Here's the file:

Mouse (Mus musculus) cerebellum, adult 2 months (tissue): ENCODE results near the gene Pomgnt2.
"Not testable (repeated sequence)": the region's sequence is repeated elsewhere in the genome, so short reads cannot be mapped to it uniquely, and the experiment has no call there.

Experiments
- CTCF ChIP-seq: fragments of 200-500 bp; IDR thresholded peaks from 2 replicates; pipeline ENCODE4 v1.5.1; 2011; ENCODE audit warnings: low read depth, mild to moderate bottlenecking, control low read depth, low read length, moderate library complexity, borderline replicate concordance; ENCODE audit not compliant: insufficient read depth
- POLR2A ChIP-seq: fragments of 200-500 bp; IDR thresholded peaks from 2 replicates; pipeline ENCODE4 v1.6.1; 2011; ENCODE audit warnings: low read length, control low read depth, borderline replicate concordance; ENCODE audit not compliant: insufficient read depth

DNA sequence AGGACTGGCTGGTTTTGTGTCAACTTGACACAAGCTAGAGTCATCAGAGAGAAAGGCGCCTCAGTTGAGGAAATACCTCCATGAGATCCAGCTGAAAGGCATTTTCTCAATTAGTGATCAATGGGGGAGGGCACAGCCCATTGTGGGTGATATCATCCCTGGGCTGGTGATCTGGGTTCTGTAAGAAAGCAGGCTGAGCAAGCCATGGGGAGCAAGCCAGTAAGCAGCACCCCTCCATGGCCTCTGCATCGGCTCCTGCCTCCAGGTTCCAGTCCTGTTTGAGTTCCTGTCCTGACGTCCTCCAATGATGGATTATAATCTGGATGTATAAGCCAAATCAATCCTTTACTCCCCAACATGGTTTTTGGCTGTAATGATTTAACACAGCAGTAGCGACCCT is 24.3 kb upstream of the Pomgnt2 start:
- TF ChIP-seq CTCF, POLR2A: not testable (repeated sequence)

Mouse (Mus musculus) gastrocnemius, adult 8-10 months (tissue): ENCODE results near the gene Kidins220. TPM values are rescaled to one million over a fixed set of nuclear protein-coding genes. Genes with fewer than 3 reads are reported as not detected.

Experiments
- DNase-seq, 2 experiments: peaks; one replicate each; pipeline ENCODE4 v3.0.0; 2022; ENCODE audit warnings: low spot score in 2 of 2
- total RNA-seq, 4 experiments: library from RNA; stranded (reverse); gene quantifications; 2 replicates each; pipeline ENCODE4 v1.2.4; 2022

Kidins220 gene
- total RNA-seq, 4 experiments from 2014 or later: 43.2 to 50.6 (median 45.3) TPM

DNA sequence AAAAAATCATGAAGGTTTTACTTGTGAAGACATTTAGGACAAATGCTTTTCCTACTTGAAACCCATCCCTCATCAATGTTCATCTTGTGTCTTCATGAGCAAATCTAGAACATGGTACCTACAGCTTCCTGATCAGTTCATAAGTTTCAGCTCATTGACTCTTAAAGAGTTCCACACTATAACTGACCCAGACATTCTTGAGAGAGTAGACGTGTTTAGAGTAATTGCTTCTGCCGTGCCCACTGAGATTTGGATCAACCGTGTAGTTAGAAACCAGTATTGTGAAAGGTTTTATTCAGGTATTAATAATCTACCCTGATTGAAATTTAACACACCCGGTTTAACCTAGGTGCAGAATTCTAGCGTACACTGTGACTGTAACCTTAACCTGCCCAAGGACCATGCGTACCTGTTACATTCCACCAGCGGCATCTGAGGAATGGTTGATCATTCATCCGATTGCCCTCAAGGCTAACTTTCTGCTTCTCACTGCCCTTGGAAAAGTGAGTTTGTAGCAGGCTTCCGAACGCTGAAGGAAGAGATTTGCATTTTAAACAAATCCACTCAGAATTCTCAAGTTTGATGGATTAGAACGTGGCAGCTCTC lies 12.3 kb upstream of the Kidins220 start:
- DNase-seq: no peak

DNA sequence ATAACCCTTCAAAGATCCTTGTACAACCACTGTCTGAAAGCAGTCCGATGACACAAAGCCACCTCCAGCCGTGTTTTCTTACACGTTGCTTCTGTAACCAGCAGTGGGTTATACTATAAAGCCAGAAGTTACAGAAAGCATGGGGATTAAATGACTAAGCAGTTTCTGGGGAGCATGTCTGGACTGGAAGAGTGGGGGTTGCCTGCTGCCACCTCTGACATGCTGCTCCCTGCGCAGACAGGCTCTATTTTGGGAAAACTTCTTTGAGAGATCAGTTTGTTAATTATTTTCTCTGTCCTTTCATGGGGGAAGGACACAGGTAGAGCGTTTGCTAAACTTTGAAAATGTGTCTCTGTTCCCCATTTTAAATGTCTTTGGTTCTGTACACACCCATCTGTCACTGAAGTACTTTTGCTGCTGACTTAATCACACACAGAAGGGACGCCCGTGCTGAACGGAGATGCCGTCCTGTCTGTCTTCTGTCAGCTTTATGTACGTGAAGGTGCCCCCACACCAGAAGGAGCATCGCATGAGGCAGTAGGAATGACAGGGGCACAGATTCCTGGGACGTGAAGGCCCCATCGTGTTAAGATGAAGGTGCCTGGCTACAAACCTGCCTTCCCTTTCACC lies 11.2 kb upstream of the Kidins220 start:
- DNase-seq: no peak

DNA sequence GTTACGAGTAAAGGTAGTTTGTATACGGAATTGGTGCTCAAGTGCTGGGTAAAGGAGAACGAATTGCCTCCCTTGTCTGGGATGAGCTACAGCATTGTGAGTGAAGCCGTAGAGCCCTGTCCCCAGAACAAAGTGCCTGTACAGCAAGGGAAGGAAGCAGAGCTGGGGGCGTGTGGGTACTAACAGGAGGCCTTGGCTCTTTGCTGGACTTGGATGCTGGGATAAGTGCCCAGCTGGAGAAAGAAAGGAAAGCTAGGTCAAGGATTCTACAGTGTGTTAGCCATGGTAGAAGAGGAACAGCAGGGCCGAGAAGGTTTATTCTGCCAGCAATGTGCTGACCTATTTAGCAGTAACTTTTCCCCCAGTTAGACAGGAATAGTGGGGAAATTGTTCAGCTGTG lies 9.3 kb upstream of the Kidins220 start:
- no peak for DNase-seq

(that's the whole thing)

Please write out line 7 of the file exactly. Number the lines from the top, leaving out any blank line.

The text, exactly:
- TF ChIP-seq CTCF, POLR2A: not testable (repeated sequence)